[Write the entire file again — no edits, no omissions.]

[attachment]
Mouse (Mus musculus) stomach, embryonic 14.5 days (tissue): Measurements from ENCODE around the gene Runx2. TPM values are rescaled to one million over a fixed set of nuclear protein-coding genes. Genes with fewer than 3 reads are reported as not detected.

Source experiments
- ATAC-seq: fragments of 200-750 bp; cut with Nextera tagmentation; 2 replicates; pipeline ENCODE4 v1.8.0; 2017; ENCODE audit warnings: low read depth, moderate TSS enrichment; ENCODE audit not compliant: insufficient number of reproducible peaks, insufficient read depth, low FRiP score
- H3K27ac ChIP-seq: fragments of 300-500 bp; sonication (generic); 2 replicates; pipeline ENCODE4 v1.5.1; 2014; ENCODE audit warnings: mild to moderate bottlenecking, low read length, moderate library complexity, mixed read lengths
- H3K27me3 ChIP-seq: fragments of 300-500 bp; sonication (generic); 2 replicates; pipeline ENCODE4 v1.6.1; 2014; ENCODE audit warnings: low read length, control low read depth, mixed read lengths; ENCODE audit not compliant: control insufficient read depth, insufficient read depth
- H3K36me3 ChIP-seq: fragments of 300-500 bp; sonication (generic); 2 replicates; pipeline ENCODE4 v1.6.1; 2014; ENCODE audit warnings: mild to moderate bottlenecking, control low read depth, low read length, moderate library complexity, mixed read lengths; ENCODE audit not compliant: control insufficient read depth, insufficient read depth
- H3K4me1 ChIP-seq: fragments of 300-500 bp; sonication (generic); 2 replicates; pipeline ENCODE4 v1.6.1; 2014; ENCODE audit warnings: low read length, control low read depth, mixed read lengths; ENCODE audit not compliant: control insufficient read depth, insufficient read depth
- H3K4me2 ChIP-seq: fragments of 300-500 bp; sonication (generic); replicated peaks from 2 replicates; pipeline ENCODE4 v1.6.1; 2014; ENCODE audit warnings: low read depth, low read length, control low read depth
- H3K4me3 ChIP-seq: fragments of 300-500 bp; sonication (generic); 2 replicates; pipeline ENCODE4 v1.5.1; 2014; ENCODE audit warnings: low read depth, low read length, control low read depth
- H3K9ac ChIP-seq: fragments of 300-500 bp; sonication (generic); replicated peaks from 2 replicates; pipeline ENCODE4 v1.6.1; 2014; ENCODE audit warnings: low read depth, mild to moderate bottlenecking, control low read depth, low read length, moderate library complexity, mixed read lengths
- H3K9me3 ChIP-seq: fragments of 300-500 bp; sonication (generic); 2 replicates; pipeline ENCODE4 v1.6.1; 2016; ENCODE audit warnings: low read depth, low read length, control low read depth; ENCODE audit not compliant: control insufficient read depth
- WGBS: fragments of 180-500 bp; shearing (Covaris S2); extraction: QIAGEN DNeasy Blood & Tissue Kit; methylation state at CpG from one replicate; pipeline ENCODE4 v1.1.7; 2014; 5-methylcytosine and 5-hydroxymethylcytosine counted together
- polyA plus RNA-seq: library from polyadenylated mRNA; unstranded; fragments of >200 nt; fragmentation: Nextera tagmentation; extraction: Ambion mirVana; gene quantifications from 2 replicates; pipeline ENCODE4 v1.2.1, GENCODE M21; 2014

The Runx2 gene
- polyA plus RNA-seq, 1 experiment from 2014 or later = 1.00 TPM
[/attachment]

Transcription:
Mouse (Mus musculus) stomach, embryonic 14.5 days (tissue): Measurements from ENCODE around the gene Runx2. TPM values are rescaled to one million over a fixed set of nuclear protein-coding genes. Genes with fewer than 3 reads are reported as not detected.

Source experiments
- ATAC-seq: fragments of 200-750 bp; cut with Nextera tagmentation; 2 replicates; pipeline ENCODE4 v1.8.0; 2017; ENCODE audit warnings: low read depth, moderate TSS enrichment; ENCODE audit not compliant: insufficient number of reproducible peaks, insufficient read depth, low FRiP score
- H3K27ac ChIP-seq: fragments of 300-500 bp; sonication (generic); 2 replicates; pipeline ENCODE4 v1.5.1; 2014; ENCODE audit warnings: mild to moderate bottlenecking, low read length, moderate library complexity, mixed read lengths
- H3K27me3 ChIP-seq: fragments of 300-500 bp; sonication (generic); 2 replicates; pipeline ENCODE4 v1.6.1; 2014; ENCODE audit warnings: low read length, control low read depth, mixed read lengths; ENCODE audit not compliant: control insufficient read depth, insufficient read depth
- H3K36me3 ChIP-seq: fragments of 300-500 bp; sonication (generic); 2 replicates; pipeline ENCODE4 v1.6.1; 2014; ENCODE audit warnings: mild to moderate bottlenecking, control low read depth, low read length, moderate library complexity, mixed read lengths; ENCODE audit not compliant: control insufficient read depth, insufficient read depth
- H3K4me1 ChIP-seq: fragments of 300-500 bp; sonication (generic); 2 replicates; pipeline ENCODE4 v1.6.1; 2014; ENCODE audit warnings: low read length, control low read depth, mixed read lengths; ENCODE audit not compliant: control insufficient read depth, insufficient read depth
- H3K4me2 ChIP-seq: fragments of 300-500 bp; sonication (generic); replicated peaks from 2 replicates; pipeline ENCODE4 v1.6.1; 2014; ENCODE audit warnings: low read depth, low read length, control low read depth
- H3K4me3 ChIP-seq: fragments of 300-500 bp; sonication (generic); 2 replicates; pipeline ENCODE4 v1.5.1; 2014; ENCODE audit warnings: low read depth, low read length, control low read depth
- H3K9ac ChIP-seq: fragments of 300-500 bp; sonication (generic); replicated peaks from 2 replicates; pipeline ENCODE4 v1.6.1; 2014; ENCODE audit warnings: low read depth, mild to moderate bottlenecking, control low read depth, low read length, moderate library complexity, mixed read lengths
- H3K9me3 ChIP-seq: fragments of 300-500 bp; sonication (generic); 2 replicates; pipeline ENCODE4 v1.6.1; 2016; ENCODE audit warnings: low read depth, low read length, control low read depth; ENCODE audit not compliant: control insufficient read depth
- WGBS: fragments of 180-500 bp; shearing (Covaris S2); extraction: QIAGEN DNeasy Blood & Tissue Kit; methylation state at CpG from one replicate; pipeline ENCODE4 v1.1.7; 2014; 5-methylcytosine and 5-hydroxymethylcytosine counted together
- polyA plus RNA-seq: library from polyadenylated mRNA; unstranded; fragments of >200 nt; fragmentation: Nextera tagmentation; extraction: Ambion mirVana; gene quantifications from 2 replicates; pipeline ENCODE4 v1.2.1, GENCODE M21; 2014

The Runx2 gene
- polyA plus RNA-seq, 1 experiment from 2014 or later = 1.00 TPM